An image taken from http://www.un-titled.fr (at http://www.un-titled.fr/2011/05/au-dela-du-periph/) showing the Noisy-le-Grand bidonville. This is in fact an “improved” slum, thanks to the actions of Abbée Pierre, an influential priest that adressed the housing crisis and became an iconic figure of the french culture.

In France a bidonville was a slum made with tin sheets, appearing during the 1950s-1960s usually associated to migrants from the Mediterranean basin, but also with french populations. The upper image is in a municipality some 13 km east of Paris, that I happen to know well. Nowadays this image is gone. Just look for that in the current image, and you will not find it, as it has been removed due to the social housing policies of the country.

Biblio (46) The precarious settlement planning handbook

Biblio 46 manual asentamientos precarios

The title is in itself a paradox, not unfit for G.K. Chesterton, and even more if you read a more clear title; this is a handbook for illegal subdivisions. Urban planning was born to make possible a living environment of quality for the whole of the population. And this is why this book is both an abomination and a much needed publication, depending on who judges.

The handbook appears in Argentina, a country which is not in the worse situation regarding that matter in Latin America; this is perhaps one of the reasons why a team at the Faculty of Architecture, Design and Urban Planning of the University of Buenos Aires, lead by Viviana Asrilant,  gets to think that facing the problems to solve this situation for decades, such an initiative can be of help. There seems to have been a help by the Ministry for Public Education.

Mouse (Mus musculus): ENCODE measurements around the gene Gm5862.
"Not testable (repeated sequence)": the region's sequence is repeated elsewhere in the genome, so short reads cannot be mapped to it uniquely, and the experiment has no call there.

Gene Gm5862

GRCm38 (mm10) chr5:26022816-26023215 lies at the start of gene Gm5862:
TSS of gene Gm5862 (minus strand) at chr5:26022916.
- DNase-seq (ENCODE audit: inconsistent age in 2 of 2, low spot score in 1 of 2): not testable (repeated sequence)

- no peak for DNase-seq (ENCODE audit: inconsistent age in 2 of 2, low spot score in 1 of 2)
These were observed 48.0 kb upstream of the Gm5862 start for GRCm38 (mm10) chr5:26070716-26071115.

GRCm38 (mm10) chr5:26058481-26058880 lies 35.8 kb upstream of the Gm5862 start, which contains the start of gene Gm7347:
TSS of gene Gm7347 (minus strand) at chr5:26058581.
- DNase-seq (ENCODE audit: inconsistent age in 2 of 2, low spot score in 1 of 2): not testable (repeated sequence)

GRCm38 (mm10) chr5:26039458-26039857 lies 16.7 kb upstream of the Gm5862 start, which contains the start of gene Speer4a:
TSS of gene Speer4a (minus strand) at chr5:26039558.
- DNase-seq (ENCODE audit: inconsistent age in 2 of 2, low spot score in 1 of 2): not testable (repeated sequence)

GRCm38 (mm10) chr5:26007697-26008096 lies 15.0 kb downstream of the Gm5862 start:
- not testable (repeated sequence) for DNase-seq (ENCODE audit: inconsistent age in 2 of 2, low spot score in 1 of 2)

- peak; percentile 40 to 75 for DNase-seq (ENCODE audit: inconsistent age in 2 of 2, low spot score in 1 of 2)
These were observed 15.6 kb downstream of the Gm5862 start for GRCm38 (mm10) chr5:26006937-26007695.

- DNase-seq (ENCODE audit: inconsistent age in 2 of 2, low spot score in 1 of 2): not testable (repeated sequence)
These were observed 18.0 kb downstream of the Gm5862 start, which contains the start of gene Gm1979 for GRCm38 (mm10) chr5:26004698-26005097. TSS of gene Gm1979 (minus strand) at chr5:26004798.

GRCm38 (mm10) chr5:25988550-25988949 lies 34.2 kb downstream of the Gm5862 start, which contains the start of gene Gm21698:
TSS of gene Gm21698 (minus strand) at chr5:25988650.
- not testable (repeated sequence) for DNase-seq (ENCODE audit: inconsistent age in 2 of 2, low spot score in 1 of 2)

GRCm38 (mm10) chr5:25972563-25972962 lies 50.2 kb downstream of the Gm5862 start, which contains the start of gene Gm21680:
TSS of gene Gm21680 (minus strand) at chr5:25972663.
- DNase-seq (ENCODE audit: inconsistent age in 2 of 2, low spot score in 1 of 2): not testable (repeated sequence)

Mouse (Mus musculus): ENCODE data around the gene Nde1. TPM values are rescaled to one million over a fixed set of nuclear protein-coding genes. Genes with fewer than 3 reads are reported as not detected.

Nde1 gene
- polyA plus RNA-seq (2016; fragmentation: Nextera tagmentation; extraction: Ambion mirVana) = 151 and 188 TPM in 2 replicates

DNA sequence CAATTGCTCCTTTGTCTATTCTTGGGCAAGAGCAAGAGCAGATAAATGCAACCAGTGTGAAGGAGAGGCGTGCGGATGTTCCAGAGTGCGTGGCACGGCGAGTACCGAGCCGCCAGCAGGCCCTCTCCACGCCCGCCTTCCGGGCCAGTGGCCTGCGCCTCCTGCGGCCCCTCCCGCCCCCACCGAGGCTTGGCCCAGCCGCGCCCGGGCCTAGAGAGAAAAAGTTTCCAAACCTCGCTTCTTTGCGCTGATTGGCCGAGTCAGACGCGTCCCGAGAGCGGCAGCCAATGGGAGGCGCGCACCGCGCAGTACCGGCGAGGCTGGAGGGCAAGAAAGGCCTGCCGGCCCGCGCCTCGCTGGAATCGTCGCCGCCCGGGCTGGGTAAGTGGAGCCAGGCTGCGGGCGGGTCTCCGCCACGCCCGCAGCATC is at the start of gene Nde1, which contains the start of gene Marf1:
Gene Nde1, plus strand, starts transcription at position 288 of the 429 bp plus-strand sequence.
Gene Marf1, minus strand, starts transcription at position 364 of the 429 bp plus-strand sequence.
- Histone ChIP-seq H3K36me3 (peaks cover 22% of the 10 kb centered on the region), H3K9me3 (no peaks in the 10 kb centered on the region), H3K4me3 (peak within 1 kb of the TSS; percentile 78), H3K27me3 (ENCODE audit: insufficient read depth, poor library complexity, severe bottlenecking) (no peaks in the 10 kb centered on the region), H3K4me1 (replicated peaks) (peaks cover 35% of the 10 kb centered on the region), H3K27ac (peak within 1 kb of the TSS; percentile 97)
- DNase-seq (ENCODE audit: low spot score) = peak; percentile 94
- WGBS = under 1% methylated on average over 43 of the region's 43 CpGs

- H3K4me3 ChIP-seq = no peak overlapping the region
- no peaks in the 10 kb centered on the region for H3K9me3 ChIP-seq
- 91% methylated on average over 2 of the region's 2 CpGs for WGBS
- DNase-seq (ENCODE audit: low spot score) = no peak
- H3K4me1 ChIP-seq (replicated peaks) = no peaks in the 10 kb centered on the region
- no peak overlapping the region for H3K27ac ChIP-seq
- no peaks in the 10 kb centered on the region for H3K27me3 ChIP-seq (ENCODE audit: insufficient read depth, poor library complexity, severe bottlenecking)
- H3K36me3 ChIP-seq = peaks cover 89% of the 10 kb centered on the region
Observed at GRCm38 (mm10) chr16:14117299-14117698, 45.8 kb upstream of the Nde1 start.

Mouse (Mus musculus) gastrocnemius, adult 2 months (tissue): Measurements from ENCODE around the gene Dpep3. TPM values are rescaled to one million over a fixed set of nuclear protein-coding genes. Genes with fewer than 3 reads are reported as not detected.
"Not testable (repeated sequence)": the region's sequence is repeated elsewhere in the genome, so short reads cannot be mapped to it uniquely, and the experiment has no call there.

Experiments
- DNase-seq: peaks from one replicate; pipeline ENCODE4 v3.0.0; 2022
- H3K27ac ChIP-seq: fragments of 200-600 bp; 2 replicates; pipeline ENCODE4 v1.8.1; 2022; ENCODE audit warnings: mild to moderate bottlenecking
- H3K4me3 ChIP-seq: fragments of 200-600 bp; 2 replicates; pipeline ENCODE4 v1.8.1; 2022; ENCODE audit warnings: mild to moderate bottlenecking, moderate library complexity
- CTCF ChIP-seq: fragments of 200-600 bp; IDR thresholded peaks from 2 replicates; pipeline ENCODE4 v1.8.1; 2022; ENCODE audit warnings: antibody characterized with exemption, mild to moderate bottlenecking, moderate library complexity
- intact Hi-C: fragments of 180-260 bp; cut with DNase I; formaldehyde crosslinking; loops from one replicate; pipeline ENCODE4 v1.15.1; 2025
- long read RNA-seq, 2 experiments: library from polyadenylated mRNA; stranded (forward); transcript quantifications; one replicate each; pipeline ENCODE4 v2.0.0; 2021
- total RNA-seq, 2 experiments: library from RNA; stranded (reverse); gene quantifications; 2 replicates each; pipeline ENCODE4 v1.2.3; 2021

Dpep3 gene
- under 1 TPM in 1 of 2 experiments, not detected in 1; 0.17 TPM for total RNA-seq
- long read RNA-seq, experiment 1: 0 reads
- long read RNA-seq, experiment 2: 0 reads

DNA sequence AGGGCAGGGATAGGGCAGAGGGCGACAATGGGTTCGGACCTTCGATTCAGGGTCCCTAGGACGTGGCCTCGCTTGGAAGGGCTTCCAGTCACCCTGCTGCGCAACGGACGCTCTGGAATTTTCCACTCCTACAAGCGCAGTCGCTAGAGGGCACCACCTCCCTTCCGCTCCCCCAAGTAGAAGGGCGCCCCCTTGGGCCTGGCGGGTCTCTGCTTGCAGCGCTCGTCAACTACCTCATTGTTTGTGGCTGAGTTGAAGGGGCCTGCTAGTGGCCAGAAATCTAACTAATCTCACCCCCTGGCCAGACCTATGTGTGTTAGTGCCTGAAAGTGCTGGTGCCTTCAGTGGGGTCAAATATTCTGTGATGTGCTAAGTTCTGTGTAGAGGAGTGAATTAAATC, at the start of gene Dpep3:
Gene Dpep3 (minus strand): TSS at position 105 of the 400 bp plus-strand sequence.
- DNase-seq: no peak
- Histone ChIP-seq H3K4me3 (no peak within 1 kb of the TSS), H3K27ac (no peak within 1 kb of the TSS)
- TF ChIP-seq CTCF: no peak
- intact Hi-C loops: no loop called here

The handbook follows this table of contents, which seems to consider as a given fact the existence of an organized group of settlers:

1-        Who may use the handbook

2-        How to build your neighborhood

3-        How to legalize your neighborhood. Legal way to regularize domains.

4-        Ways to access housing

5-        The organization and the dynamics of groups

6-        Annexes

Apparently (I do not know the argentine law so I cannot judge in detail) there seems to be a serious approach to each item, including warnings against the illegality of some actions.

I do not believe this to be a solution for such problems. As a matter fact, I do not think illegal action and property conflicts to be a good way anywhere; facing the consequences of illegality for yourself or your family can be much worse than what can be thought of. This handbook is probably closer to the ideal of open-source urban planning (or more properly, a planning hacker’s cookbook)  than many European or North American; and this is a relevant question, as an open source manual gives you access to a knowledge, but by no means reduces it complexity or gives you the complete knowledge of a complex matter.

This publication also raises an additional question, even more after two weeks with posts about something as simple at first sight but as complex, as the handbook shows, as a street, its design and its building. Today there is a certain interest worldwide for this kind of settlement, mainly by urban planners and other experts, sometimes with a fascination that seems closer to aesthetics than to a real experience of a life there. And if it is interesting to know how neighborhood improvement projects work in cities that seem to have a certain success, as Medellin and Rio de Janeiro, it could be even more interesting to see what is waiting down the line by looking at how things have been done in countries that are thought to have solved the problem during the last decades. As for each favela or African slum there was probably a Spanish poblado chabolista after the civil war, a Hoovervile in the US during the Depression, a bidonville in France during the 1950s-1960s or other examples in more advanced countries.

How many dwellings are there in the city?

Many things to count (here,  the Tetuan area in Madrid)

Many things to count (here, the Tetuan area in Madrid)

This is one of the most difficult questions. As always, the absolutely accurate answer is impossible as, even when the housing industry is broken and the existing dwellings resist (i.e. Spain today), there is always a building at works somewhere adding some units, or a ruin, or a demolition.